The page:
[volt-nuts] Fluke 5205a Repair

Charles Steinmetz csteinmetz at yandex.com
Mon Sep 28 18:17:59 EDT 2015

David wrote:

>I am not certain I want to disable the OVERLOAD circuit to make this 
>adjustment without knowing what may be wrong for fear of doing more 
>harm than good.  But on the other hand, this may very well be 
>exactly what is causing the tripping in the first place.

What you need to do is determine whether there really is excessive 
current trying to flow from the generator, or whether the fault 
monitor is broken or out of adjustment.  So, I recommend focusing 
narrowly on whether the generator is or is not supplying current and, 
if it is, where that current is flowing.  This can usually be done by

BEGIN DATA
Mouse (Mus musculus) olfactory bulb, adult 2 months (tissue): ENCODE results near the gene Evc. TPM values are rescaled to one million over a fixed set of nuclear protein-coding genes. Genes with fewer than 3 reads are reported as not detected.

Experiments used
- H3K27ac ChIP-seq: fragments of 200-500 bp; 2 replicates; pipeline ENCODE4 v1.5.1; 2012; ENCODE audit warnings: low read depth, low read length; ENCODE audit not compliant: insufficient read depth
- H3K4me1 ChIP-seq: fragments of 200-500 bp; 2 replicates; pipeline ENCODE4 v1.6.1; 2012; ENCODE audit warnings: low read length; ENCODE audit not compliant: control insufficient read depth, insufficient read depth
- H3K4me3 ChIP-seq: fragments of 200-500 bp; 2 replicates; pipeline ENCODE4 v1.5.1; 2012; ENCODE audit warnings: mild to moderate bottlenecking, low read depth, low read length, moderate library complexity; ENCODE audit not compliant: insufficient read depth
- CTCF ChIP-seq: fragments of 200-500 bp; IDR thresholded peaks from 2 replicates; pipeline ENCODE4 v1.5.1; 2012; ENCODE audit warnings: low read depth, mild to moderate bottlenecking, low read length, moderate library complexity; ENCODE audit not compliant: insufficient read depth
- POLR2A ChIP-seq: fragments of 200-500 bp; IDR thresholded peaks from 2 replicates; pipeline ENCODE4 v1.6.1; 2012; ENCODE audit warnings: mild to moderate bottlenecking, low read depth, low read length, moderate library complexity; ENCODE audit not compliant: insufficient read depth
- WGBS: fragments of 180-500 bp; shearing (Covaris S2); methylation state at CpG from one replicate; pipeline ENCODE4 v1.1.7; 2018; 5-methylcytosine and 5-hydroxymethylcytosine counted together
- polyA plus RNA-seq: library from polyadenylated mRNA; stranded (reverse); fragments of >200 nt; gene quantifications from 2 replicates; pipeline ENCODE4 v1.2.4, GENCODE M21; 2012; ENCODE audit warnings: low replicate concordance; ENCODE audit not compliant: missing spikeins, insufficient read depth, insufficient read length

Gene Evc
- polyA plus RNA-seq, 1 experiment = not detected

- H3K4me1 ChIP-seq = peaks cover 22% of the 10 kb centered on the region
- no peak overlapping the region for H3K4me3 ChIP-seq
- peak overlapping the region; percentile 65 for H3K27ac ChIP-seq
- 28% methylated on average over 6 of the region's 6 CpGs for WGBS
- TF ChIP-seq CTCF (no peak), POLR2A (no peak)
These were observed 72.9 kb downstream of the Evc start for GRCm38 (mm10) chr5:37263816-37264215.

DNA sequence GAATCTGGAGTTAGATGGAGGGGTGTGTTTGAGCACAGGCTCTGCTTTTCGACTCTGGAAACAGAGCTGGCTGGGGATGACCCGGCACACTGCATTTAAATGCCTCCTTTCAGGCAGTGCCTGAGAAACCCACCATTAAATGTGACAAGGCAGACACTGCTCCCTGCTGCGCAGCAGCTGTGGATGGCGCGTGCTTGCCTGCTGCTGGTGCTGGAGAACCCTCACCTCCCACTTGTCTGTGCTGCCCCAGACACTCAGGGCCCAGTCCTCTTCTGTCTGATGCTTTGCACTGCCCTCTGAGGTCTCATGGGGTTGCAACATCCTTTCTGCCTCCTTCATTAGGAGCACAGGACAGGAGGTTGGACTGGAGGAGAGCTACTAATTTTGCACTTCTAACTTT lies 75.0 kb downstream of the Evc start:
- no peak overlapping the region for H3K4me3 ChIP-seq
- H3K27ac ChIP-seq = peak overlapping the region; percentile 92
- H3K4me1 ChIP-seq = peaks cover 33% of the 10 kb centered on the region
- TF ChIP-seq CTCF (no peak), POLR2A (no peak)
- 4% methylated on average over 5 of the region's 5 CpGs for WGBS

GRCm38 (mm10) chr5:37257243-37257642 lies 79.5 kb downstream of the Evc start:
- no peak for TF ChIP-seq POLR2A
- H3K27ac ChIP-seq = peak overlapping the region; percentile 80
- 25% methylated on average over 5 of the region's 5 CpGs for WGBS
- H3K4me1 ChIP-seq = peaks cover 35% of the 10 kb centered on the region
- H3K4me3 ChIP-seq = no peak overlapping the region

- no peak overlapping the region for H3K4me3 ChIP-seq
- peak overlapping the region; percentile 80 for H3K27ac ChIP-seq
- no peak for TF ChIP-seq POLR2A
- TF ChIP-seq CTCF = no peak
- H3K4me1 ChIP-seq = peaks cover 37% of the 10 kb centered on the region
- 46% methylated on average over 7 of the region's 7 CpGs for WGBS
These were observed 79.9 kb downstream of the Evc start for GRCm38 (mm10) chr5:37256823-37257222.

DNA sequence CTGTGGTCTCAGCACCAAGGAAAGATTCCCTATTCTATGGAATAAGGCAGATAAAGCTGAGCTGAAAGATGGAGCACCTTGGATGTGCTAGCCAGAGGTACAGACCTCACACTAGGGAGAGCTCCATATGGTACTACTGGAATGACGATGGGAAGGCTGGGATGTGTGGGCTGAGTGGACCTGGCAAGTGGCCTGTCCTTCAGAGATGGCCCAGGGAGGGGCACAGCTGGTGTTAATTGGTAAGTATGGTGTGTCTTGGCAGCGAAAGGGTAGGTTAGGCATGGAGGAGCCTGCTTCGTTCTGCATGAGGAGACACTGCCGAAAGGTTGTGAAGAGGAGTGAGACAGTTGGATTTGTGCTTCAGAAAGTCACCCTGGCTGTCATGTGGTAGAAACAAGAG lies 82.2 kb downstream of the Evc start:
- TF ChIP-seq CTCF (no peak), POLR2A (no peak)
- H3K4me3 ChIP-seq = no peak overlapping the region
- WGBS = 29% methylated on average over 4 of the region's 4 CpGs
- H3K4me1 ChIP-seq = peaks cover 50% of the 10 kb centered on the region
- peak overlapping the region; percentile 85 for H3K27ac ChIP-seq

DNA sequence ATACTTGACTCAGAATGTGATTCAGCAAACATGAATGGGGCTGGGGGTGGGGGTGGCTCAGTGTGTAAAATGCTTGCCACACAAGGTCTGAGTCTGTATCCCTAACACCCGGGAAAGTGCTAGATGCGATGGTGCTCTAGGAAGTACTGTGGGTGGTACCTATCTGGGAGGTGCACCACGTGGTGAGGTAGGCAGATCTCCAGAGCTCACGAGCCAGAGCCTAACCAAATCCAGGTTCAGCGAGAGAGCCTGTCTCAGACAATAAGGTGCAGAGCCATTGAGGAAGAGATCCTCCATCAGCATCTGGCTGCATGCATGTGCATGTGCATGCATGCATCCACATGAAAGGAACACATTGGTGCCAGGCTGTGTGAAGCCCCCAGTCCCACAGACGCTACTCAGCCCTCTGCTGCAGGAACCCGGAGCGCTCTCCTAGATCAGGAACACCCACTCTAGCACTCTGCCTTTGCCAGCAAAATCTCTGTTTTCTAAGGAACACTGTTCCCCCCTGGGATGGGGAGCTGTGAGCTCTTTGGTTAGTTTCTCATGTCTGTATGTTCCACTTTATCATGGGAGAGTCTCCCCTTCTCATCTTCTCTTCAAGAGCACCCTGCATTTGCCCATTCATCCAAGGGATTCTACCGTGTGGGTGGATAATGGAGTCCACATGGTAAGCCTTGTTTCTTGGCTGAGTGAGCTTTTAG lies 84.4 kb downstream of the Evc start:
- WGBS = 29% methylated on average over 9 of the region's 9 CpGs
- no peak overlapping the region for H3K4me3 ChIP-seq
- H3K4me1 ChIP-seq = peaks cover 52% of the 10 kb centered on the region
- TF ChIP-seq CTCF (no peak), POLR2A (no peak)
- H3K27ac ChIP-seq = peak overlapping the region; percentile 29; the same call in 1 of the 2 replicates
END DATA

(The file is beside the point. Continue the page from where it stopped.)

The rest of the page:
measuring voltages in situ and calculating currents through existing 
circuit resistances (sometimes you only get a fraction of a second 
after power-on if the protection circuit shuts the generator down 
rather than just limiting the current).  A clamp-on DC current probe 
can be handy, but is often not necessary.

As a side note, this technique (finding out where DC current is 
flowing, and how much of it) is a very powerful diagnostic 
tool.  Focusing on it can save untold hours of aimless poking around 
hoping to stumble on a clue.  "Hmmmm -- I know DC current is flowing 
into this node, where could it go?  The only possible paths to a more 
negative potential are through R115 or C13.  Measuring the voltage on 
both sides of R115, and confirming its resistance, I know that the 
current flowing through it is nowhere near the current flowing into 
the node.  Therefore, ...."

Best regards,


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